I mean, and, and it’s not like it’s something that you can change overnight. And if you’re at 190, you’re close enough anyway that you know, you’re within the margin of error. So that, so you’re either gonna be too far away to do anything about it, or you’re already in the ballpark anyway. In which case did it really even matter.

So just stop worrying about the Joneses. Worry about yourself. And worry about improving from your baseline. And, and that’s why we use the example we did at the start of this, right?

Gini Dietrich: What is your baseline?

Chip Griffin: In order to know where you want to go, you need to know where you are today. And so you need to nail that down and you really need to make sure that you understand that data correctly.

Because a lot of times we look at, at these numbers on our P&L or we look at other things and, and we’re not calculating it the same way that, that some article told us. You know, if it says it’s 200,000 in revenue per. Cool. That sounds great. Well, what if I use mostly contractors? Right? Okay. Right now.

Now if I just divide it by employee, now my number may be 400,000 per employee , but it’s not accurate, right? And so, so now a lot of times you’ll see these articles will say, instead of per employee, they’ll say per full-time equivalent. Well, how the heck do you calculate that properly? Because if you’re using your contractors legally, you probably aren’t calculating them in percentage of employee terms.

So there’s gonna be some guesstimating. And guess what? For small agencies, if your, if your divisor is four and a half instead of four, it could make a big difference into what the average per FTE is. So, so be careful when you’re using this data. And I, I, I love data, right? Everybody knows this. I like numbers, I like looking at stuff, but it should help to inform your decision making.

It shouldn’t drive it.

Gini Dietrich: Yeah, and I think one of the other things, and I personally get, have gotten stuck in this before is we get stuck in the, Well, I have to have 50% growth next year, or I have to double my revenue next year. Or we get stuck in those kinds of things and that’s what’s driving our decisions as well. Versus, Gosh, I mean, I’d like to double my revenue next year , but I also know that we’re probably coming up on a recession and there are other global indicators that are, that are going to shape whether or not I’m able to reach those goals.

So for me to say that I’m going to double our income next year is probably not, not probably, It’s not realistic . So you have to look at those kinds of things as well.

Chip Griffin: Yeah. And it’s, you know, and part of it is looking at where you are today. And, one of the mistakes folks do make in that regard when you’re talking about revenue growth in particular, is, well, you know, the, the last two years I’ve grown by at least 50%, so, Right.

You know, I should be growing by at least that. Well, well, maybe not, because at some point, you’re going to hit some kind of a plateau. And there are various plateaus in any business as they grow. And there’s a whole bunch of different reasons for it that we’re not gonna get into here.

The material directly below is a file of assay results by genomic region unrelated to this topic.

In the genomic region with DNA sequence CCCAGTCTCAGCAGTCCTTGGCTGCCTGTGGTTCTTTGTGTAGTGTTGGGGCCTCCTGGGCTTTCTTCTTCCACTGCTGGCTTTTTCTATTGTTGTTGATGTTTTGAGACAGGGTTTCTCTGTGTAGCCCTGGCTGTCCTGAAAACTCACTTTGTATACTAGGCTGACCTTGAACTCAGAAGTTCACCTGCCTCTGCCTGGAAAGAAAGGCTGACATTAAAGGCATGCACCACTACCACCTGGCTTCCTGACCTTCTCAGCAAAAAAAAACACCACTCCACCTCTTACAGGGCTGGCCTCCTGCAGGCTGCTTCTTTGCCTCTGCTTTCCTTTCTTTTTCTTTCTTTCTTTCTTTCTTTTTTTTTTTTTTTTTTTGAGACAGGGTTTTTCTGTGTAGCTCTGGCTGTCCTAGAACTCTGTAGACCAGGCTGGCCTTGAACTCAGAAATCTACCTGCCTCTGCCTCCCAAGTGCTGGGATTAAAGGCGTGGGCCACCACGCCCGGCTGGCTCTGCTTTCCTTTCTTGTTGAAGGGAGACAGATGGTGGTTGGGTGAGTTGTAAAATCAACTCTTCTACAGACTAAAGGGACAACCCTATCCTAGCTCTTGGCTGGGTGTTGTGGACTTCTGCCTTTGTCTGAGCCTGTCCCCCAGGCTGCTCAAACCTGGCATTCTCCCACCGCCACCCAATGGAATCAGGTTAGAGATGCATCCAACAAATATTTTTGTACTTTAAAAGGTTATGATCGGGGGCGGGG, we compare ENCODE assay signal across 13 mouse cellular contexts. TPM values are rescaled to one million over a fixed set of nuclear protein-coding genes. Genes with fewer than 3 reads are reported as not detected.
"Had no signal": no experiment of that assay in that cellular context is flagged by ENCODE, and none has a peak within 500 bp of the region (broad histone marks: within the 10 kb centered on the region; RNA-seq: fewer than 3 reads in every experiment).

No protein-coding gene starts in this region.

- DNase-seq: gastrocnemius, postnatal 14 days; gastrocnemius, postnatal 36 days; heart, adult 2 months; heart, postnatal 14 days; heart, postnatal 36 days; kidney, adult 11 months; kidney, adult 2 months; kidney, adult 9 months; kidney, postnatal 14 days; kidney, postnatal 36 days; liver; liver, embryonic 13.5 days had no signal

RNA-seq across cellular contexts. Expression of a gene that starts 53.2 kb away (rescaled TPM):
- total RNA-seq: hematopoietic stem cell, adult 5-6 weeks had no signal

But it has to do with things like, you know, how you’re structured staffing-wise and the kinds of clients you have and all those kinds of things. And it’s much easier to have 50% revenue growth when you go from one client to two. Than it is to go, you know, 50% revenue growth when you’ve already been around for a decade and you know, you’ve got established customer bases and that kind of stuff. And, I think the other mistake though is just thinking, setting your goals purely in percentage terms, which is the natural instinct. If I’m gonna set a revenue goal, I want to do it in terms of 40% growth, 50% growth.

Even when you’re talking more modest numbers, like 10% growth, they’re numbers that, that are sort of pulled out of the air and aren’t really based on looking at what’s going on in your business. And whether you apply those, those percentages to your own revenue numbers, to your individual employee performance goals, there’s huge risk in that if you’re not looking at the underlying data points to, to say, is this realistic? Is this even possible?

Gini Dietrich: Yeah, that’s a really good point. One of the things that I always encourage our clients to look at are things like, okay, if you want to have 50% growth next year, great. What does that mean?

So let’s look at, are you over servicing clients right now? And if you are, how are we gonna scale that back so that clients aren’t upset when you sort of take away the work that you’ve been doing because you’ve been over servicing and you allow your employees to start to work on other things, is that possible?

And, and can we use the next year to do that? Are you profitable or are you losing money? And if we have 50% growth and you’re not making any money, we should focus on actually making money versus the top line numbers. So we may start at, okay, I want to have 50% growth. And then we start to dig into, okay, what does that really mean?

And then because of that and because we’re digging deeper and into on all the underlying, data that you, you suggest, then that’s when you start to understand that 50% growth may not be possible, but us going from 5% profit to 20% profit is.

Chip Griffin: Right. And, and I, I think in all of these things, it’s important to, to break big goals down into small items so that you understand what it takes to get there. So in, in your particular case, it, you’re talking about growing by 50%. Really map that out month by month. Yes. The next year. Yes. What does, and, and it’s, you know, whether you say 50% or you want to get to a 2 million revenue number, these are very popular things for agency owners to set as objectives.

Okay. Break it down. How many new accounts do I need to close and when do they close? Because one of the mistakes I often see is, you know, well we’re, you know, we’re only 200,000 away from hitting this new revenue target that we wanna get to. Let’s say it’s 2 million. I’m at 1.8, I wanna get to, to 2 million is that’s just, it’s just 200,000 that, you know, we, we can do that.